Wednesday, November 25, 2015

Here is my custom Powershell prompt

Get-Help about_Prompts
    The Windows PowerShell command prompt indicates that Windows PowerShell
    is ready to run a command:

        PS C:\>

    The Windows PowerShell prompt is determined by the built-in Prompt
    function. You can customize the prompt by creating your own Prompt
    function and saving it in your Windows PowerShell profile.

One of my biggest issues with the default prompt is that I work with a lot of nested folders and network shares. It makes the path so long because the path is in there. So I change my prompt to just show the current folder and place the full path in the tittle bar.

One other thing I do is add basic command logging. I would use transcripts, but I don't want something that verbose. So I just save my last command to a text file whenever I run it.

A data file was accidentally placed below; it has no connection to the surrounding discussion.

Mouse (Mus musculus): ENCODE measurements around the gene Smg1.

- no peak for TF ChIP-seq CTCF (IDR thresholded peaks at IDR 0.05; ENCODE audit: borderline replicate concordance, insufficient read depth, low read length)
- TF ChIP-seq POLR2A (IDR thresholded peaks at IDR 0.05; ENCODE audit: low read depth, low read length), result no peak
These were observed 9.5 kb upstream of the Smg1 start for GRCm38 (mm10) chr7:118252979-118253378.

The last thing I so is calculate where in the history the next command will be and add that to my prompt.

Here is my prompt function:

$PSLogPath = ("{0}{1}\Documents\WindowsPowerShell\log\{2:yyyyMMdd}-{3}.log" -f $env:HOMEDRIVE, $env:HOMEPATH,  (Get-Date), $PID)
Add-Content -Value "# $(Get-Date) $env:username $env:computername" -Path $PSLogPath
Add-Content -Value "# $(Get-Location)" -Path $PSLogPath

function prompt
    $LastCmd = Get-History -Count 1
        $lastId = $LastCmd.Id
        Add-Content -Value "# $($LastCmd.StartExecutionTime)" -Path $PSLogPath
        Add-Content -Value "$($LastCmd.CommandLine)" -Path $PSLogPath
        Add-Content -Value "" -Path $PSLogPath

    $nextCommand = $lastId + 1
    $currentDirectory = Split-Path (Get-Location) -Leaf
    $host.UI.RawUI.WindowTitle = Get-Location
    "$nextCommand PS:$currentDirectory>"

1 comment:

Anonymous said...